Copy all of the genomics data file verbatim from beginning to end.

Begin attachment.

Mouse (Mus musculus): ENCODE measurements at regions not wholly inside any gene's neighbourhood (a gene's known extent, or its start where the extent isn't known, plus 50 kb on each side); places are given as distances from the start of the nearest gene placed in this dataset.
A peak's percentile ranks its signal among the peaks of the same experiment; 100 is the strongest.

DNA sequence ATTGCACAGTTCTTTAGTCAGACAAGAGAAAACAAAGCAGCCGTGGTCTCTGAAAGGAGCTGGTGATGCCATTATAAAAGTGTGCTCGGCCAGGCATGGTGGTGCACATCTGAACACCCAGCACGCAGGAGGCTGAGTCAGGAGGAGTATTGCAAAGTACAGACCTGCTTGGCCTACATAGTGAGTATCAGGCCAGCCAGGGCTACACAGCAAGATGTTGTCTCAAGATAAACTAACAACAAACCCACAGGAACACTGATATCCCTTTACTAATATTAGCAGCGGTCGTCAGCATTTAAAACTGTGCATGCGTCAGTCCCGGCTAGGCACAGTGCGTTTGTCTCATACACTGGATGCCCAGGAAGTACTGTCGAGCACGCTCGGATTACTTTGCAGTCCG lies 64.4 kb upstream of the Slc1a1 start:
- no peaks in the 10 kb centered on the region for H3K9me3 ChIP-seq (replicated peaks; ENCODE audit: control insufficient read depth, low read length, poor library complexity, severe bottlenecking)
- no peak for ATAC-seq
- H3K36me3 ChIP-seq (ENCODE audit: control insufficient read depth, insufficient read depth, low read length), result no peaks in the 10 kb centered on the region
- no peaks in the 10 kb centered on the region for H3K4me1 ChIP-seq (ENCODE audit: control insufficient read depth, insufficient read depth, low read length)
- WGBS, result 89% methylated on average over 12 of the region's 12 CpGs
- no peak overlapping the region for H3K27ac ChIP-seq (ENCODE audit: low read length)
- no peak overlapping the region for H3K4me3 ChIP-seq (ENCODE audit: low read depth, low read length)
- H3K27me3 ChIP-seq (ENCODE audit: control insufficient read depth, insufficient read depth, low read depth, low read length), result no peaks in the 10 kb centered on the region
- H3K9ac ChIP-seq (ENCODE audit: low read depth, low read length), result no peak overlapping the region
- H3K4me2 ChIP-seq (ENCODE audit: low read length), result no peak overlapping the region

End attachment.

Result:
Mouse (Mus musculus): ENCODE measurements at regions not wholly inside any gene's neighbourhood (a gene's known extent, or its start where the extent isn't known, plus 50 kb on each side); places are given as distances from the start of the nearest gene placed in this dataset.
A peak's percentile ranks its signal among the peaks of the same experiment; 100 is the strongest.

DNA sequence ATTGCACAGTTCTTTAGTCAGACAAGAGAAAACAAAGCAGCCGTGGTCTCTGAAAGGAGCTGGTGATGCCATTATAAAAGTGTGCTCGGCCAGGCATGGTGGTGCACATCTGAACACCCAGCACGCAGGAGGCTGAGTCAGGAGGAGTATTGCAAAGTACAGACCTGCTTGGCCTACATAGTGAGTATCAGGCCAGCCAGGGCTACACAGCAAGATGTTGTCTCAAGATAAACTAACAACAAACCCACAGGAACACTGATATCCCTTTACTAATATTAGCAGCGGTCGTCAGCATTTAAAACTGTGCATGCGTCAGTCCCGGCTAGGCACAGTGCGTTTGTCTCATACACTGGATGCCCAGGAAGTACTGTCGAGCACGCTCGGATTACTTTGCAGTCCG lies 64.4 kb upstream of the Slc1a1 start:
- no peaks in the 10 kb centered on the region for H3K9me3 ChIP-seq (replicated peaks; ENCODE audit: control insufficient read depth, low read length, poor library complexity, severe bottlenecking)
- no peak for ATAC-seq
- H3K36me3 ChIP-seq (ENCODE audit: control insufficient read depth, insufficient read depth, low read length), result no peaks in the 10 kb centered on the region
- no peaks in the 10 kb centered on the region for H3K4me1 ChIP-seq (ENCODE audit: control insufficient read depth, insufficient read depth, low read length)
- WGBS, result 89% methylated on average over 12 of the region's 12 CpGs
- no peak overlapping the region for H3K27ac ChIP-seq (ENCODE audit: low read length)
- no peak overlapping the region for H3K4me3 ChIP-seq (ENCODE audit: low read depth, low read length)
- H3K27me3 ChIP-seq (ENCODE audit: control insufficient read depth, insufficient read depth, low read depth, low read length), result no peaks in the 10 kb centered on the region
- H3K9ac ChIP-seq (ENCODE audit: low read depth, low read length), result no peak overlapping the region
- H3K4me2 ChIP-seq (ENCODE audit: low read length), result no peak overlapping the region